What inspired to you to begin the Janjak & Freda series?
I noticed that there aren’t many children’s books about Haiti, and there are even fewer that are accessible to Haitian children in Kreyol. Most books published are in French, and I really wanted children in Haiti to have the opportunity to read a book about people just like them in their own language.
Additionally, I noticed that most of the children’s books about Haiti that are available in the US deal with very heavy subjects––they have a social agenda as much as a literary one. That can be very good for many reasons, but I believe that children in the US need to understand that children in Haiti aren’t all that different from them––at least not in the ways that really matter.
Do Janjak & Freda remind you of any of the friends you had growing up?
They remind me of all the friends I had growing up. While they certainly have plenty of their own personality, Janjak and Freda were born out of the memories I have from rural Haiti.
Can you explain why you felt that it was so important to create a bilingual English/Haitian Creole children’s series?
One of my favorite things about books is the power they have to transport us to different places, introduce us to different people, and help us form a connection that moves beyond borders or language or tradition.
I wanted Haitian children and American children to both be able to pick up the same book and connect to the same characters and go on the same adventure. I have a vision in my head of a Haitian child and an American child sitting side by side reading the book together. Even if they can’t speak to one another, they can share a common experience. I’d like to think that’s happening somewhere.
Was the illustrator ever able to travel to Haiti?
The illustrator, Mark Jones, lives and works in the UK—that means travel to Haiti was going to be very costly and not practical for the scope of the project. But it was essential to me that the characters in the book look authentically Haitian because I want Haitian children to feel a connection to the story. Mark had lived and worked in different parts of the world, so he was practiced in drawing people of many different cultures. He’s a wonderfully talented artist. I inundated him with photos of Haitians and Haitian children, and that that gave him a feel for how to draw the characters. I was so pleased with how the characters turned out—especially Janjak and Freda!
What resources/research did he do to recreate the liveliness and vibrancy of the Iron Market?
Mark and I shared a Pinterest board for easy collaboration. I posted a ton of images to help him out and he did some research on his own, too. In the end, the hardest part, he told me, was all the fruit. It took him many hours to get the fruit, vegetables, and other small details to look right for the reader.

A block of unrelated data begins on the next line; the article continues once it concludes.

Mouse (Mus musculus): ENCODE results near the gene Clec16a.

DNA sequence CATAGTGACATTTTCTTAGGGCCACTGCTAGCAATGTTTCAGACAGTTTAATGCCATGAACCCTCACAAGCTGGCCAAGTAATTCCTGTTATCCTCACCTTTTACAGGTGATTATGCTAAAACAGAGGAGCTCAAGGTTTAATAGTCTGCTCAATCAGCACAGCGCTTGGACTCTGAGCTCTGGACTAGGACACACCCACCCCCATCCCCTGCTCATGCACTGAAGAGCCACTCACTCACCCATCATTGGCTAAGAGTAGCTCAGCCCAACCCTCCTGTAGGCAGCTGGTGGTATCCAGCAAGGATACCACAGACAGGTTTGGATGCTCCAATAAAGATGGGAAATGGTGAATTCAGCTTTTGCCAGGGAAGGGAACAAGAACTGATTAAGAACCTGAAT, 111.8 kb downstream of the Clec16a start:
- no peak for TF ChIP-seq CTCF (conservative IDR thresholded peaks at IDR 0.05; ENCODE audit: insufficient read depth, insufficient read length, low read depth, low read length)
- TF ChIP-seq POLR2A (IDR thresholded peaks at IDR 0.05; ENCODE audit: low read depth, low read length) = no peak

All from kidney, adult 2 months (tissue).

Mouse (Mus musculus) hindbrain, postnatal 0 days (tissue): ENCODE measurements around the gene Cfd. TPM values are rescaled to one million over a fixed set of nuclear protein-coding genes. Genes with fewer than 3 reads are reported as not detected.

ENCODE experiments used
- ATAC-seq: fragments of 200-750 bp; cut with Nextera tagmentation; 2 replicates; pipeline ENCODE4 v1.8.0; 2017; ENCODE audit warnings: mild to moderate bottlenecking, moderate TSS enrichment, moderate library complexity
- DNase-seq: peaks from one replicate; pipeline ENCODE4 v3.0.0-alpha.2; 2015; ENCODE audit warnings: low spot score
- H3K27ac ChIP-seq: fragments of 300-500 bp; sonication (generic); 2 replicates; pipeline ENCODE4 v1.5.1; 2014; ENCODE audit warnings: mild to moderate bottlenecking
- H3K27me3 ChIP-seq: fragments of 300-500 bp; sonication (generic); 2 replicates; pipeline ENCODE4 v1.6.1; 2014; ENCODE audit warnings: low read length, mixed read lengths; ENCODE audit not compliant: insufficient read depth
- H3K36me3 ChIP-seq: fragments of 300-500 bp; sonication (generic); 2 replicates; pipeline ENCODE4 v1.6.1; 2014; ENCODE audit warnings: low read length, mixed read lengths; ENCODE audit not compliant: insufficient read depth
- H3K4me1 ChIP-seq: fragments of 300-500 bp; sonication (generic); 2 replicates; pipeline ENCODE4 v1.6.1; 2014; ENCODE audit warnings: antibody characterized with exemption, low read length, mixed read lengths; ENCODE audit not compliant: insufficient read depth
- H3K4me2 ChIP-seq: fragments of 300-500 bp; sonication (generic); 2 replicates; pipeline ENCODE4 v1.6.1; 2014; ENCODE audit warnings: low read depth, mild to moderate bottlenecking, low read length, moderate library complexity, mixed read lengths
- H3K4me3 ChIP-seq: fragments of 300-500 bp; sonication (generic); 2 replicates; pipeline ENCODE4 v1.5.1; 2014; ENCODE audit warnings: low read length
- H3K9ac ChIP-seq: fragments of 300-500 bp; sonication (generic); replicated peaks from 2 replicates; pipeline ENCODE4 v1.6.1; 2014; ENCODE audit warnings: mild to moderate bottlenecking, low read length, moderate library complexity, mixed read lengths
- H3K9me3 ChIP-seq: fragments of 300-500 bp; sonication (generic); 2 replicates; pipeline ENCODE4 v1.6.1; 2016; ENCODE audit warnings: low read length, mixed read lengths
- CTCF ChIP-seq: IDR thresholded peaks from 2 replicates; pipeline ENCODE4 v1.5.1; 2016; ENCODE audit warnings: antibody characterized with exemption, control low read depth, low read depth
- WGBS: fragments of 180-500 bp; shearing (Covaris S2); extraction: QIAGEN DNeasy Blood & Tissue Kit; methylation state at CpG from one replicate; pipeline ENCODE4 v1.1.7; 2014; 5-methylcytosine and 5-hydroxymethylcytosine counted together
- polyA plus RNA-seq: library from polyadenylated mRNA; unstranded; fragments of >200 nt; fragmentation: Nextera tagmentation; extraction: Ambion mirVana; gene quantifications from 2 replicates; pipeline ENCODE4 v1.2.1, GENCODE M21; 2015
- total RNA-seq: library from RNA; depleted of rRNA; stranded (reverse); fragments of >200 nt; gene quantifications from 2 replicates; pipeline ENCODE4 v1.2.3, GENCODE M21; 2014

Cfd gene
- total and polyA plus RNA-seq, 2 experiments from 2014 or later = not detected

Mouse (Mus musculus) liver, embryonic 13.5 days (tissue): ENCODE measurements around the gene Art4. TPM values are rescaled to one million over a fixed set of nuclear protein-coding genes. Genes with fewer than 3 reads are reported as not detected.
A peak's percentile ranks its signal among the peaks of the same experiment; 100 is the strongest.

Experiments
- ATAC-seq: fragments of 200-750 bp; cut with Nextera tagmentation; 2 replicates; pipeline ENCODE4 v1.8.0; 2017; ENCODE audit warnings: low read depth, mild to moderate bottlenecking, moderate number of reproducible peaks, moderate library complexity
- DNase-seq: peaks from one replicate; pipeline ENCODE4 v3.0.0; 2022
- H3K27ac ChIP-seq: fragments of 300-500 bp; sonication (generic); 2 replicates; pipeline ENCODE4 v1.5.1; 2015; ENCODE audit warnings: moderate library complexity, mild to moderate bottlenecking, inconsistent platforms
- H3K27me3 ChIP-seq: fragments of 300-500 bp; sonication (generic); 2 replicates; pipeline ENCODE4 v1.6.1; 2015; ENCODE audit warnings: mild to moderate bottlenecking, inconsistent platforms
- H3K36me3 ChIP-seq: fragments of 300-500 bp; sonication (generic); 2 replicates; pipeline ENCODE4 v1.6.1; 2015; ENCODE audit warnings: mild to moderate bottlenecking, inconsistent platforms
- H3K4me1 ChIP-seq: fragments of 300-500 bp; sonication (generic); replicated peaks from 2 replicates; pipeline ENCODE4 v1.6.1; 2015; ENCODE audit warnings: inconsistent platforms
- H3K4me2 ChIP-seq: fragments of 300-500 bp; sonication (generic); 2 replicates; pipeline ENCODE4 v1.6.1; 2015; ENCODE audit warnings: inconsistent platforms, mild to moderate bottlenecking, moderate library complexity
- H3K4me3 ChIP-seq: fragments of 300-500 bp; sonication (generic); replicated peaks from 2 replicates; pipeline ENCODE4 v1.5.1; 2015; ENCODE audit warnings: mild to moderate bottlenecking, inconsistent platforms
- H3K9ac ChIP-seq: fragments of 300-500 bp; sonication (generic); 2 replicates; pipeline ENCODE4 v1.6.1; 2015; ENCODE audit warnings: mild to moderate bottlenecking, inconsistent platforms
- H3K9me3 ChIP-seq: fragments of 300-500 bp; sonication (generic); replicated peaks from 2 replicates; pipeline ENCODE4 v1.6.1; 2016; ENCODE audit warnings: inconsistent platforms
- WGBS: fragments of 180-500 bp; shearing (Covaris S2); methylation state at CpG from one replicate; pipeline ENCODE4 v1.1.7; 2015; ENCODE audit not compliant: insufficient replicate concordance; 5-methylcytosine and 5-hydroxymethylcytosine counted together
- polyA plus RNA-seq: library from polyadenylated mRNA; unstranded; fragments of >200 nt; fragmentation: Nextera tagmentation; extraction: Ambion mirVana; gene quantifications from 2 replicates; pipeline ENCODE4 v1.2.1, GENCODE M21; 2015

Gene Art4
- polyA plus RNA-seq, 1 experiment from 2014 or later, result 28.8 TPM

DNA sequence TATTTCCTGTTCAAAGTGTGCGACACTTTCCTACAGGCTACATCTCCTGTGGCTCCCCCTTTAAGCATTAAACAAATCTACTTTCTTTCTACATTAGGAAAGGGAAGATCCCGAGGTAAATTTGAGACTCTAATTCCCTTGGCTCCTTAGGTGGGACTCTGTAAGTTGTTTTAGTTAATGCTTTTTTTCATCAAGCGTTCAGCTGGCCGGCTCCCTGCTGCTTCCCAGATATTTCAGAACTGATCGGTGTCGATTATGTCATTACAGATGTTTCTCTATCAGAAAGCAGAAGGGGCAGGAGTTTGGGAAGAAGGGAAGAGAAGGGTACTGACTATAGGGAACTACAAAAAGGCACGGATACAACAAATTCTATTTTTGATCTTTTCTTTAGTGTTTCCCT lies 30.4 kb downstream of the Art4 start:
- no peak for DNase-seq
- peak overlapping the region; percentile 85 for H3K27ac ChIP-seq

What was your goal when you began writing? Did that change as you progressed?
For years my mother and I had plotted about me writing a bilingual children’s book, and we’d make up a million different stories as we’d take walks around her neighborhood. Eventually, the concept of Janjak and Freda was born. I wanted to have two Haitian children––a boy and a girl––travel around Haiti and introduce children to different places as well as different concepts.
As I progressed, I realized that I had too much to say. So I had to cut out a lot. And there’s still a lot of text! But all in all, I’d like to think that I was able to stay true to the original intent, even if some of the details changed along the way.
What’s next for Janjak & Freda?
Janjak and Freda go to the ocean on their next adventure. This story will be a way to introduce children to the beaches and ocean life of Haiti while also presenting the very real issue of pollution. I think Janjak and Freda are going to help clean up a beach and they’re going to make some interesting friends along the way! The book is still being written, but it will be published in 2015.
Can you tell us a little bit about your other book, Bonnwit Kabrit?
Bonnwit Kabrit is a book very dear to my heart! It was born out of the writing process for Janjak and Freda. One night when I finished the runaway goat scene, I had the word Kabrit stuck in my head. And then I began to make up words that would rhyme with Kabrit. Soon, I had a bedtime rhyme written.
The idea is very similar to Goodnight Moon. Children are introduced to scenes around the country and then one by one they say “bonnwit” (goodnight) to them. The book is in English but there are Kreyol words sprinkled throughout. It’s a sweet bedtime book, and I wrote it with my godson in mind. They day I got to read it to him was a Very Good Day.
Bonus! Anything else that you’d really like to share about this series, your childhood in Haiti, writing or other things you’ve learned?
I owe a big thank you to Haiti Hub for the Janjak and Freda series. I was having a really hard time coming up with the names of the main characters, and Carlo was kind enough to share a list of names with me. Once I read through them, I knew right way that we had to have a Janjak and a Freda. So in some way, this story belongs to Haiti Hub and your members, too. Mèsi anpil!
by Erin Nguyen on October 16, 2014
The team at HaitiHub was so grateful to have had the opportunity to sit down with Elizabeth to learn more about her books. All of her books are available on Amazon, they are also available for bulk order purchase through Lightmessages Publishing, please message firstname.lastname@example.org. A portion of the proceeds from Janjak & Freda go to sponsor children in Haiti.